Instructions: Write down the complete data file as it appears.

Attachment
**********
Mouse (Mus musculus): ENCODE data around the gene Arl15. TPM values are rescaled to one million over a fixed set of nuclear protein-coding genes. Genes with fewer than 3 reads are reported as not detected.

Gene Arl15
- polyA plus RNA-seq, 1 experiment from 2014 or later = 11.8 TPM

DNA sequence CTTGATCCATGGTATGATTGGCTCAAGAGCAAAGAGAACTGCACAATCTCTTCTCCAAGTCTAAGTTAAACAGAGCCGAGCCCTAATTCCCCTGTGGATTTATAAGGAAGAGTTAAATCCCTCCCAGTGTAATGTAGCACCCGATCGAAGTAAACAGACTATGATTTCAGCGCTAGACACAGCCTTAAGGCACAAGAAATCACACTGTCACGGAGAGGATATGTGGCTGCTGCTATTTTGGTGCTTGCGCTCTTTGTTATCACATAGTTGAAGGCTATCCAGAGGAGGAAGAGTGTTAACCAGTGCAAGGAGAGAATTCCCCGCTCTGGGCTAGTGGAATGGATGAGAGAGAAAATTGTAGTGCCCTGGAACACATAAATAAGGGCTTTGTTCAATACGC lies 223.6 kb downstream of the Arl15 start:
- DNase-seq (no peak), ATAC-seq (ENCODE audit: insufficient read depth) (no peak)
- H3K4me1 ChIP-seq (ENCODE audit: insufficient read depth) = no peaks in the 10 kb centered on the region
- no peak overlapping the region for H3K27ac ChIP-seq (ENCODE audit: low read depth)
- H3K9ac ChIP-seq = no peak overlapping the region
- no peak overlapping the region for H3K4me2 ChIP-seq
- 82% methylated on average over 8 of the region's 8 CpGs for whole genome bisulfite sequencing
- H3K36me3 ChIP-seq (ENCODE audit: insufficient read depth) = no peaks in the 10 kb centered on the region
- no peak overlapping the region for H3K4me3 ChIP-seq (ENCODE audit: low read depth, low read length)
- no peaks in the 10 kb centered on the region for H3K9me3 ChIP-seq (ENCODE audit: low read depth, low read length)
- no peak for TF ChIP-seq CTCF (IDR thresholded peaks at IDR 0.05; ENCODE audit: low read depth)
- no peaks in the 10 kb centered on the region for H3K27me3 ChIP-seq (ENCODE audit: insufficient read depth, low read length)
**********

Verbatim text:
Mouse (Mus musculus): ENCODE data around the gene Arl15. TPM values are rescaled to one million over a fixed set of nuclear protein-coding genes. Genes with fewer than 3 reads are reported as not detected.

Gene Arl15
- polyA plus RNA-seq, 1 experiment from 2014 or later = 11.8 TPM

DNA sequence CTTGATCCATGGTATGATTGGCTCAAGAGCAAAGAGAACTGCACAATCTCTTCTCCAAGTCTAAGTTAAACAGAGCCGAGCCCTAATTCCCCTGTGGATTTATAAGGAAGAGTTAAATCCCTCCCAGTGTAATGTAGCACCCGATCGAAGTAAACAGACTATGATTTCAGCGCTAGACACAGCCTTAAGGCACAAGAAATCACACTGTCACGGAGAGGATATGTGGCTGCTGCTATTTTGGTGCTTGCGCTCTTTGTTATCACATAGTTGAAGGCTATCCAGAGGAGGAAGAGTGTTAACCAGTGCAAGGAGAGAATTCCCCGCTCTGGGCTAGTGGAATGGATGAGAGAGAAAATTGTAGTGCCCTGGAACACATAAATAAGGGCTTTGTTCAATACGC lies 223.6 kb downstream of the Arl15 start:
- DNase-seq (no peak), ATAC-seq (ENCODE audit: insufficient read depth) (no peak)
- H3K4me1 ChIP-seq (ENCODE audit: insufficient read depth) = no peaks in the 10 kb centered on the region
- no peak overlapping the region for H3K27ac ChIP-seq (ENCODE audit: low read depth)
- H3K9ac ChIP-seq = no peak overlapping the region
- no peak overlapping the region for H3K4me2 ChIP-seq
- 82% methylated on average over 8 of the region's 8 CpGs for whole genome bisulfite sequencing
- H3K36me3 ChIP-seq (ENCODE audit: insufficient read depth) = no peaks in the 10 kb centered on the region
- no peak overlapping the region for H3K4me3 ChIP-seq (ENCODE audit: low read depth, low read length)
- no peaks in the 10 kb centered on the region for H3K9me3 ChIP-seq (ENCODE audit: low read depth, low read length)
- no peak for TF ChIP-seq CTCF (IDR thresholded peaks at IDR 0.05; ENCODE audit: low read depth)
- no peaks in the 10 kb centered on the region for H3K27me3 ChIP-seq (ENCODE audit: insufficient read depth, low read length)